On March 21, 2019, Jon and I brought home an eight-week-old black lab puppy. Since then we’ve enjoyed sharing bits of her life on social media. Over the next few weeks I thought I’d talk a little more about Mamie here on the pages of my blog.
“A puppy! Are you out of your minds?”
I can’t count the number of times someone has said that to us since Mamie came into our lives. “You’re about to be empty-nesters,” they continue. “Why would you tie yourselves down with a dog?”
Let’s unpack that logic a little bit. First, the assumption that we are on the brink of freedom because our youngest is graduating from high school is a bit premature. Sure, he’s going away to college in the fall, but that doesn’t mean our parenting is finished. He’s going to need our physical (moving in), emotional (phone and text), and financial support to make a successful transition. Not a good time for us to go all footloose and fancy-free on the kid. We’ll be right here at home, most of the time.
Next, let’s look at the implication that pets are only for children. “Get a dog when the kids are young,” a friend told me long ago, “so it won’t outlive their time at home.”
Nonsense. Pet ownership is more than just a way to teach children responsibility. We’ve always found a lot of enjoyment in owning a dog.
Puppy training is hard work. We were too distracted to do it well when our kids were little. Only now that they’re self-sufficient do we finally have the time and attention to devote to the task. Besides, without kids to run after, we were getting far too sedentary in our habits. We needed a challenge to shake us up a bit.
We’ve had dogs before, but they were all slightly older. First came Baxter, the Basset hound/German Shepherd mix. Baxter was a stray, and he didn’t get neutered young enough so he marked every room he entered. One night when he was seven years old (we think), he refused to come inside from the back yard. He had injured his back, and it couldn’t be fixed. We said good-bye a day or two later.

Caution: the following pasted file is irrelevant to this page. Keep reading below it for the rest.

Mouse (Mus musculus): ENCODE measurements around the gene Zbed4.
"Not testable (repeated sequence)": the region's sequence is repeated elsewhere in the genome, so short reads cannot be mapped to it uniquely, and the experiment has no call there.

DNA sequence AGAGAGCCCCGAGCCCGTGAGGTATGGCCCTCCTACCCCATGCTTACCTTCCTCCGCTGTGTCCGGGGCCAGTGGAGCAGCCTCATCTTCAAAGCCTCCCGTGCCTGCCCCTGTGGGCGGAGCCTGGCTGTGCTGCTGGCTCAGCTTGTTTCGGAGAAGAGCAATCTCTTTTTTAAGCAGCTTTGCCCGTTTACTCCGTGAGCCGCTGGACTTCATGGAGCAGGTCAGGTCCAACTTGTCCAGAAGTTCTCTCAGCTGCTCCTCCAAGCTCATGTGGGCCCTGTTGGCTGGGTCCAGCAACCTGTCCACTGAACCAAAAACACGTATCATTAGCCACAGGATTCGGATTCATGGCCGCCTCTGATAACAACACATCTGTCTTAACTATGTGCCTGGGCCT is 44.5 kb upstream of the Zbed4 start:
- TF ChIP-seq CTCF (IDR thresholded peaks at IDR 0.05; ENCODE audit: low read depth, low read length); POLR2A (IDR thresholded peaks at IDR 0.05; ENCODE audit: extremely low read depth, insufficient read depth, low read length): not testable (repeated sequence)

The next summer we got Sadie, a six-month-old Belgian Malinois who didn’t make the cut for police training. Let’s just say Sadie was a mistake. If you want the whole sad story, you can read about it here. Make sure you’ve got a tissue handy.
Which brings us to Hobbes, the light of our lives, darling of our household. He was one year old when we adopted him, a black lab mix with too much energy and laser-like ball drive. Hobbes had terrible company manners, so during his time with us we didn’t throw a lot of parties. Right before Thanksgiving in 2017 the poor boy got sick, and then sicker. The vet said he had a mystery disease that affects dogs in the American Midwest. He was gone within a week.
Hobbes’ death nearly did us in. We thought we were finished with dogs after that. But over time the grief eased. I work at home, and like the company a dog provides. Jon finally has more time to devote to training. So we come to Mamie, a purebred black lab, the “most laid-back” female in her litter.
I’m sure glad we didn’t take the energetic one, because if Mamie is laid-back, then I’m the Queen of Sheba.
Next time: Mamie FAQs
Ha-ha! Laid-back, eh? I’ve yet to meet a larger breed dog who wasn’t a hyper puppy-teenager for at least the first 2 years. And believe me since I used to draw dog portraits, I’ve met a lot of those dogs.
Dog portraits! I’m impressed.
[…] Are you out of your minds? A puppy, at your age? See my previous post. […]